By: Morgan Schmidt, Columnist
It’s the week after Thanksgiving and the holidays are in full swing. While there is still no snow, (knock on wood for those of us who don’t have four wheel drive,) and Starbucks is adamant in their decision to keep their solid red winter cups, (please, for the love of Old Saint Nick, send your complaints elsewhere,) 97.1FM is playing commercial-free Christmas music! Cartons of eggnog have once again nudged their way into the local grocery store refrigerators and your neighbor’s inflatable Santa is out on the lawn bellowing, “Ho-Ho-Hooooo!” on a 10-minute loop.
The one day of the year when it’s considered normal – even encouraged – to stuff yourself to your heart’s content, consequently drag your slippers to the sofa and nod off in front of the warm glow of a television screen is gone. Mom’s no longer there offering to do laundry, nor is there a fridge full of leftovers. Rest assured, however, undergraduates in the 1920s felt the same kind of post-feast sadness. Their solution? The Olde English Dinner.
A paragraph in Dean Esslinger’s “The Campus History Series,” revealed that the tradition began under the tenure of our school’s sixth President, Lida Lee Tall, who was noted for approving any activity that honed etiquette and socialization outside of the classroom and dormitory. Between white linens and a wait staff trained to effortlessly carry silver platters down the long, Hogwarts-like aisles, it’s hard to say it did otherwise. Inspiration was derived from the English nobles who invited their tenants into their manors at Christmas time to share a meal. Newell Hall quickly became the annual backdrop for this Medieval-themed dinner party that gathered students and faculty during the last week of December for some much-needed merriment.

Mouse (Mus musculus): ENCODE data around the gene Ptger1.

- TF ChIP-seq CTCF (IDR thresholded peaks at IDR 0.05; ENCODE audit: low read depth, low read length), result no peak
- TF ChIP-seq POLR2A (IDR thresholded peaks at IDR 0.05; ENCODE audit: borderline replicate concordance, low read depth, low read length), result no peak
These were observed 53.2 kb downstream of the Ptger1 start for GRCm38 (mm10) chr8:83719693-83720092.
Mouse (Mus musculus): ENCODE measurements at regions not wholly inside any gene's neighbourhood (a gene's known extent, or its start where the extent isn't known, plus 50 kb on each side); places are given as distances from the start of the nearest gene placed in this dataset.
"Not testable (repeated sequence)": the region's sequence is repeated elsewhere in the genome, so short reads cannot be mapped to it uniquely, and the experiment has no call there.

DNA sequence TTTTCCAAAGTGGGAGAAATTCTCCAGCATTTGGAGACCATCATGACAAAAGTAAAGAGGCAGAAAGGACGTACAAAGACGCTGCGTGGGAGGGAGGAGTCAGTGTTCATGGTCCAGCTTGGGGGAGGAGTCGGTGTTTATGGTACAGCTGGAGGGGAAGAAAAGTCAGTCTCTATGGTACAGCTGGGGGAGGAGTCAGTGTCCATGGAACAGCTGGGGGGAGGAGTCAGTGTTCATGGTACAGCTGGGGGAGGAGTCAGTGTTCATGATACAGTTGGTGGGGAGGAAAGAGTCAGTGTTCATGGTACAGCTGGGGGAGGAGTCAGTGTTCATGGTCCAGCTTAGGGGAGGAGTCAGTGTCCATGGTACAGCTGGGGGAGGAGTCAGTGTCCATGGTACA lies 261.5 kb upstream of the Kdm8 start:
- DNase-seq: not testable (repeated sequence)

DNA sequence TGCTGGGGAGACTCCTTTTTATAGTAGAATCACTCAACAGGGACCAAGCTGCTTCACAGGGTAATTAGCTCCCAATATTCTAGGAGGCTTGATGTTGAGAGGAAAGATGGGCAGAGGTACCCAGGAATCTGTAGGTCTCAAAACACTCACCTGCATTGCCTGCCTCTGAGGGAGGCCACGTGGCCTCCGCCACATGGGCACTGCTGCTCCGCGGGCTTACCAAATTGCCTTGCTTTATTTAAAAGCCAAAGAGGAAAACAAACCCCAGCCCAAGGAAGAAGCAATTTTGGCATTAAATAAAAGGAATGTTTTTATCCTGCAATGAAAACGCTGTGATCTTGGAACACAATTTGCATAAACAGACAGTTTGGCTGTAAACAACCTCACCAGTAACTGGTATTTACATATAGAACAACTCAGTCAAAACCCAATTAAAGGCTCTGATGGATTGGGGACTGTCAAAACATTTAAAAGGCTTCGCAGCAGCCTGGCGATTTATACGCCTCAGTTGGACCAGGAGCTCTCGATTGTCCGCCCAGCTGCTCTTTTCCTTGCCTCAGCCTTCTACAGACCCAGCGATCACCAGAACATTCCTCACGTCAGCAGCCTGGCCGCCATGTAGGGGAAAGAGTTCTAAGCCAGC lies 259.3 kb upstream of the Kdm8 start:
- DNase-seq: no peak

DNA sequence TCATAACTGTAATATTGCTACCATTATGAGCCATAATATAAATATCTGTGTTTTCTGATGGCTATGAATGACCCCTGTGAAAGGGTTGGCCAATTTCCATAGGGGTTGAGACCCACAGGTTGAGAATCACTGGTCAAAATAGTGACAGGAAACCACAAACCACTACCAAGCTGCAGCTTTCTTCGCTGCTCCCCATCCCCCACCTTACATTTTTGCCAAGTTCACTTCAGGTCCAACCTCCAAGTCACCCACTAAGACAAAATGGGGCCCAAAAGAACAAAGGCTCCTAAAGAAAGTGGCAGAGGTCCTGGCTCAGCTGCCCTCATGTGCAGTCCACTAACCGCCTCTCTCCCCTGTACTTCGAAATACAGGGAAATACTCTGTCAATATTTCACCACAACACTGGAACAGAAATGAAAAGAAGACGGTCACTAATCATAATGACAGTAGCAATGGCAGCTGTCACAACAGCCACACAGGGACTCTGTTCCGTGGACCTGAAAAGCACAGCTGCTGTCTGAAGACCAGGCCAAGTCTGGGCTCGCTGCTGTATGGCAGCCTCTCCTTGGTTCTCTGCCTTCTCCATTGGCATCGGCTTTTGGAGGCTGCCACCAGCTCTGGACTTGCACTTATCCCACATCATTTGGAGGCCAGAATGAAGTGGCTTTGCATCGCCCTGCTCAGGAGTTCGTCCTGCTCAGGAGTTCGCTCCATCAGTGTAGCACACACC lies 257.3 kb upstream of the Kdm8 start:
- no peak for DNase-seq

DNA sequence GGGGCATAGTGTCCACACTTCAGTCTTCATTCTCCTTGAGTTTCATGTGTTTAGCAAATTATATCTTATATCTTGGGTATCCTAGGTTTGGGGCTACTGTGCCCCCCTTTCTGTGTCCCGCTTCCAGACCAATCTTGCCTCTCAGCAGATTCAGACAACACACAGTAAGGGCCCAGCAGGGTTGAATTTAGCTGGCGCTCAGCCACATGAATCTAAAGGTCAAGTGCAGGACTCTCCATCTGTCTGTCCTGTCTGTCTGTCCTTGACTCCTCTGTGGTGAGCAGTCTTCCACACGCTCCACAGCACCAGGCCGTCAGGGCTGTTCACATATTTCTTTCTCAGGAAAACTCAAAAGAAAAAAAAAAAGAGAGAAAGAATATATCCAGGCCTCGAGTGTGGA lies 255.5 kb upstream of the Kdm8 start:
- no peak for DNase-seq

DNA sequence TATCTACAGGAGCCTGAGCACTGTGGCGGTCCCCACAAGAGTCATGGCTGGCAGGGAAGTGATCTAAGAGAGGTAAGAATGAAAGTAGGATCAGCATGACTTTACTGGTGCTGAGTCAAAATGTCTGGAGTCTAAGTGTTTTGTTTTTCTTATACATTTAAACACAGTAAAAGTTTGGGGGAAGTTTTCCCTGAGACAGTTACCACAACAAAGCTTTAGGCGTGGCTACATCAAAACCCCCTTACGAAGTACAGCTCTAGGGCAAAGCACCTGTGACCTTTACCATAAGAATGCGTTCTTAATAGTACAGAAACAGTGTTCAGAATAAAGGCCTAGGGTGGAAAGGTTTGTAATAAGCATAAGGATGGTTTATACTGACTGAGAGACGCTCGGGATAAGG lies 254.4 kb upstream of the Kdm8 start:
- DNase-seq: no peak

“It was a time for dressing up as fair maids or jesters, for colorful processions, and for feasting at the “groaning board,” Esslinger says.
Two students were chosen to be the “royalty”, similar to how we currently vote for a homecoming king and queen. Traditionally, the menu would consist of wild boar and peacock, served with frumenty, (a dish of wheat combined with almond or sweet milk and mixed with fat venison or fresh mutton,) and topped off with a plum pudding. Attendees were entertained by the lighting of the Yule log, singing Christmas carols, watching a Christmas theater production, and “slaying the dragon” (usually a classmate in costume). The night ended with a formal dance in Richmond Hall.
According to fellow Towerlight Contributor Nadia Nasr, a committee was organized in 1946, after Theresa Widenfeld succeeded Dr. Tall as president, to revive what had been called, “the most colorful and inspiring of the college celebrations”. A shortage of supplies, however, prevented them from doing so.
At Towson we like to go big or go home! Could you see yourself staying on campus a day longer to partake in festivities like these?